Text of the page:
single,) with the dates and sums. It is s species of declaration, but is informal and not required to be rneiho 'caL Dixon v. Sturgeon, 6 Serg. & R. (Pa.) ' —Psn-tienlar tenant. The tenant of a particular esuile. 2 Bl. Comm. 274 See Esrarn.
As to particular “Ai'erage," "Custom," "Estate," “Lien," “Malice," and “Ps.i'tnershi'p," see those tltles.
PARTICULARITY, i.u a pleading, £iflida- vit, or the like, is the detailed statement of particulars
PARTICULARS. The details of a claim, or the separate items of an account, when these are stated in an orderly form, for the Lriformation of a dolcudant, the statement is calied 2: “bill of particulars," (q. 17.)
—Pa!'t:icula.ra of branches and objections. In an action l)l'0lI_'_’llt. in England, for the in- fringement of letters patent, the plnintifi‘ is bound to deliver with his declaration (now with his statement of claim) particulars (i. c.. details) of the hrcaches iihich he complains of. Sweet.-—Pnrtienlnrn of criminal charges. A prosccutor, when is charge is general, is fre- quently ordered to give the defendant a statement of the acts chnrfed, which is called, in England, the “pal-ticu ars" of the charges.- Partinnlars of sale. When property such as land, houses. shares, reversions, etc., is to he sold by auction, it is usually described in a doc- nnient C'lUk‘(‘l the “psrticulars_" copics of which are distributed among intending hirldors. They should fairly and accurately describe the rop- eity. Durt, Vend. 113; 1 Dav. Conv. ll.
PARTIDA. LAS PAETIDAB.
Span. Part; a part. See
PARTIES. The persons who take part In the performance of any act, or who are directly interested in any affair, contract. or conveyance, or who are acthely concerned in the prosecution and defense of any legal proceeding. U. S. v. Ht-uderlong (G. C.) 102 Fed. 2: Robbins v. Chicago, 4 Wall. 672, 18 L. Ed 427; Green v. Bogue, 158 U. S. 478, 15 Sup. Ct. 975, 39 L Ed. 1061; Hiighes v. Jones, 116 N. Y. 67, 22 N. E. 446, 5 L R. A. (337, 15 Am. St. Rep. 386. See also PARTY.
In the Roman civil law, the parties were designated as "artar" and “rcus." In the E‘)E|]- mon law, thcy are called"‘pl;iintilI" and "defend- ant;” in real actions. "ilcm.-in lint" and "Lenant:" in equity, "complainant" or "pLiintifi"' and "defendant;" in Scotch law, “pn1suer" and '‘defender:" in admiralty practice, “lib an ’ and "respondent :" in sppeuls. “a, ell-int" and ‘i-espondent," sometimes, lzunl. ' in error" and " efendnnt in error; ' in criminal proceedings, "prosecutor" and “prisonei'."
Classification. Fonrml ‘parties are those who lune no ll:|[i:l‘ESt in the conrroiersy b£‘t\H:(-!l:I the immediate litigants, but haie an interest in the subject-matter which may he conienlentl y settled in the suit, and thereby prevent further litigation; they may he made parties or not, It the option of the conipl.-iinant. (‘liadlu-airne v. Coe, 5] Fed. 479, 2 C. C. 327 —Nc¢-ca- wry parties are those parties who h.iv sui-h an interest in the siihject-matter of a suit in equity, or whose rights are so involved in the contro-
- versy, that no complete and elfective decree can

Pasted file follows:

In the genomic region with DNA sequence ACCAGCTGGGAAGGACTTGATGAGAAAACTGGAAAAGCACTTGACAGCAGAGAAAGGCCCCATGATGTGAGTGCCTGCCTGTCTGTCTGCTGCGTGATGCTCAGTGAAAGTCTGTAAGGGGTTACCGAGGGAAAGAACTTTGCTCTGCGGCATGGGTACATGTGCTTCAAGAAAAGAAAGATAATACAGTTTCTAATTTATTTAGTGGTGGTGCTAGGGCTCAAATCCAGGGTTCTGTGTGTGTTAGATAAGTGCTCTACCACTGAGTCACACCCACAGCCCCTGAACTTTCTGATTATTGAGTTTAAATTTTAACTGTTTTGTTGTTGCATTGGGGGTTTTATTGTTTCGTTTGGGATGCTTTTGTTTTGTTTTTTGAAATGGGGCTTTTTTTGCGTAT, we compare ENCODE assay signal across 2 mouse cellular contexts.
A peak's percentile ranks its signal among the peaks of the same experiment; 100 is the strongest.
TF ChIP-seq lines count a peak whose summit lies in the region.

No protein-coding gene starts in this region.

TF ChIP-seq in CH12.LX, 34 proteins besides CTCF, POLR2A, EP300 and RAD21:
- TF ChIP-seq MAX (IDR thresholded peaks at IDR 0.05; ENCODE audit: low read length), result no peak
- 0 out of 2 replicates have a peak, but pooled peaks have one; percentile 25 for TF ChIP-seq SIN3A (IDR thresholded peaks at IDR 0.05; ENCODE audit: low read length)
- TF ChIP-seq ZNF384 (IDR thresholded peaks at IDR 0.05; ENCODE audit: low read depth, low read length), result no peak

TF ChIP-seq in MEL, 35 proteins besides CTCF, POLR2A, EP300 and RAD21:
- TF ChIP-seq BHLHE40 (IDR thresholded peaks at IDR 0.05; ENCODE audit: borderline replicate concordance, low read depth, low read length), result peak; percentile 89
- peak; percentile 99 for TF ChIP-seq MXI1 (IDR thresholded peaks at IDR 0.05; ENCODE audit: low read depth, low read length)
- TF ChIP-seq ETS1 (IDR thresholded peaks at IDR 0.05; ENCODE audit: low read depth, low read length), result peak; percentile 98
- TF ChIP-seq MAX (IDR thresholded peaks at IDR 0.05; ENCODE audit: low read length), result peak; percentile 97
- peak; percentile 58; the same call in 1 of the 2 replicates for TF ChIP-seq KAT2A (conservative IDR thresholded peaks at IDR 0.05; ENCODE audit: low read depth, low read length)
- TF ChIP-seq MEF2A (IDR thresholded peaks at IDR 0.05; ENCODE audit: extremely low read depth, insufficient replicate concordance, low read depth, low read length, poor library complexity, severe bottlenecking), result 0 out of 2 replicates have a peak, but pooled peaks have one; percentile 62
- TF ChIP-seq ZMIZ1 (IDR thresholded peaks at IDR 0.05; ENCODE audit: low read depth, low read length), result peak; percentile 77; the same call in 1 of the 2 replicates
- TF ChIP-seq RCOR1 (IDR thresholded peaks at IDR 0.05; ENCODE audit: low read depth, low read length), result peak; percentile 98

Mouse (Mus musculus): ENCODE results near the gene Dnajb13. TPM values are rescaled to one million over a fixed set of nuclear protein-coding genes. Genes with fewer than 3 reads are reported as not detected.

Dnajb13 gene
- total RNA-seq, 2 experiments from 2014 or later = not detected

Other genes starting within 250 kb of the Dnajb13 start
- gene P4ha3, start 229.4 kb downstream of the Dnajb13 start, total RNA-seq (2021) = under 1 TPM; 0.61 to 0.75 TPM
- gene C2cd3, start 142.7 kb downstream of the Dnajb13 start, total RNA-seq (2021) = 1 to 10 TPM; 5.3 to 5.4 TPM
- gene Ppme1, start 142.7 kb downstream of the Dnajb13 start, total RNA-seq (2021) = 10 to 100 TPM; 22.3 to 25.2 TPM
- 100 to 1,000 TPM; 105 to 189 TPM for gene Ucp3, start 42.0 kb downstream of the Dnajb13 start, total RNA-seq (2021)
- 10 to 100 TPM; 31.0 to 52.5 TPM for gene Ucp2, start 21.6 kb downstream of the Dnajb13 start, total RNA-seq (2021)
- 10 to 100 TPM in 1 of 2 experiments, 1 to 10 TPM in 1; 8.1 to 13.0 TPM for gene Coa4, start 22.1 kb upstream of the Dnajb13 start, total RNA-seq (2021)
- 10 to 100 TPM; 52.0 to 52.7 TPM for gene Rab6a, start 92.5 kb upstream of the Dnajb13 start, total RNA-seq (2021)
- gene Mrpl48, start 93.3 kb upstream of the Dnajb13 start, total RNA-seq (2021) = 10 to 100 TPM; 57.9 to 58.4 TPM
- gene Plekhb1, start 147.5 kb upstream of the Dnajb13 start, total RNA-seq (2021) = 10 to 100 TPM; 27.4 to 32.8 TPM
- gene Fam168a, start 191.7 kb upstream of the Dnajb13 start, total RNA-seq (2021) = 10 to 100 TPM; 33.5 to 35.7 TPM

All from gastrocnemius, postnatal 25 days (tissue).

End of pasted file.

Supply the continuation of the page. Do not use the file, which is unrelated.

be made, disposing of the matters in issue and
6 PA RTITION
dispensing complete justice, unluo k s ' fore the court in them to be heard of their interests. Ill. "
(‘Ii-idhoiirnc v. Cot.-, T;nI$urrlll v. (1 - ~ I
are lliu<e who are join: d as plaimlb
fi=n(l.-ints, not hen:--ise they have any v
tercst in the SIIl.|_IEC':‘D]fll -r or htrtfl a
‘relief is (}-i‘.'IJlflll|l‘1l 1 ant theni ecziuse t c In-hnicn I of p . ' l It r.Mu'li‘lg)Q furl wr ill‘ 4
thcir presence on the record. that some courts m-ii.‘
nletc and full justice betucen :9»-cu; dispensable p'il'l:lES, who not only have an tciesl in the subject-niatter of the coun- but an iutcrest of such a nature that 21 II . decree cannot be made without either AF their interests or leaving the controwny such in condition that its final deteriulm may he wlinlly inconsistent with equiu good conscience. Ilicxlin v. Uarco, 56 -F] 552 6 \" C. A. 10, citin hiclds v. Bari-oig How. —9, 16 L In Ribun v. Ilair -. C0,, 16 \‘V1lL 4.;(), 21 L Ed 3! “WI 3 V. Banlihead, 19 Wall. Tl L. Fr], ; Kendig v. Dean. 97 U. S. 42 24 L. El. 1 ; —Parties and privies. Parties to a d or contract are those with whom the rl-and o iQ- , trsct is actually made or entered iniu L3 3‘ term “privics," as applied to contra-:11. lo hp. quently meant those beui r-en Whom me Mn is mutually binding. sltliough not ljhaullx my Lies to such contract Thus. in lhc nu: II n N the lessor and lesscc are hotl ;a1lu (1 pi ies, the contract helng litci-ally unthitwccn the mo, and also bciiy mutually hillin but, if the lessee :1 ,'n his livxur-nl to a third party, then a pti ity nrisrd I-tween an as -use and the ori.-:'in:il lcsso , 21 ion; Ill ii:-signce ls not iiternlly 21 party to the mlguul lease. Hroiin.
PARTITXO. Lat. In the civil law. Partitlun; dl\""Oll. This 1\‘0ld did not 8l\\l_\'S signify dimidiumq a dividing into hnlvu. Dig. 50, 16, 164, 1.
—Partitio legato. A (€4lt1lDl"I1tal'V rmixliim. This took place where the [("~".l”"‘ -* his will. dIl'(.'i"[ell the heir to dillih, the I nun aul deliver a dmignitcd Ilblvuln thi . _ .u a vu-nod legalee. See llackeld. tioni. Law I! ill. hf.
PARTITION. The dividing of lands Edd by joint tenants, (\.[lill'L"‘“Y'I‘S, or teizxuirl in common. into distinct portluus, M) tlml they may hold them i.u severulty. And, in s less technical sense, any division of red or personal property lJOt\TCl-‘ll co-owners or cl.‘- proprietors, hIell(l.l:1l.El v. Meacham. 91 Tenn. 532, 19 S. W. 757; 1'Iiul;rlns v. Sausoni, '2 Tex. 17.29, 10 S W. 104: Welser v. Water, I
Watts (Pa.) 279, 30 Am. Dec. 313; Gay V.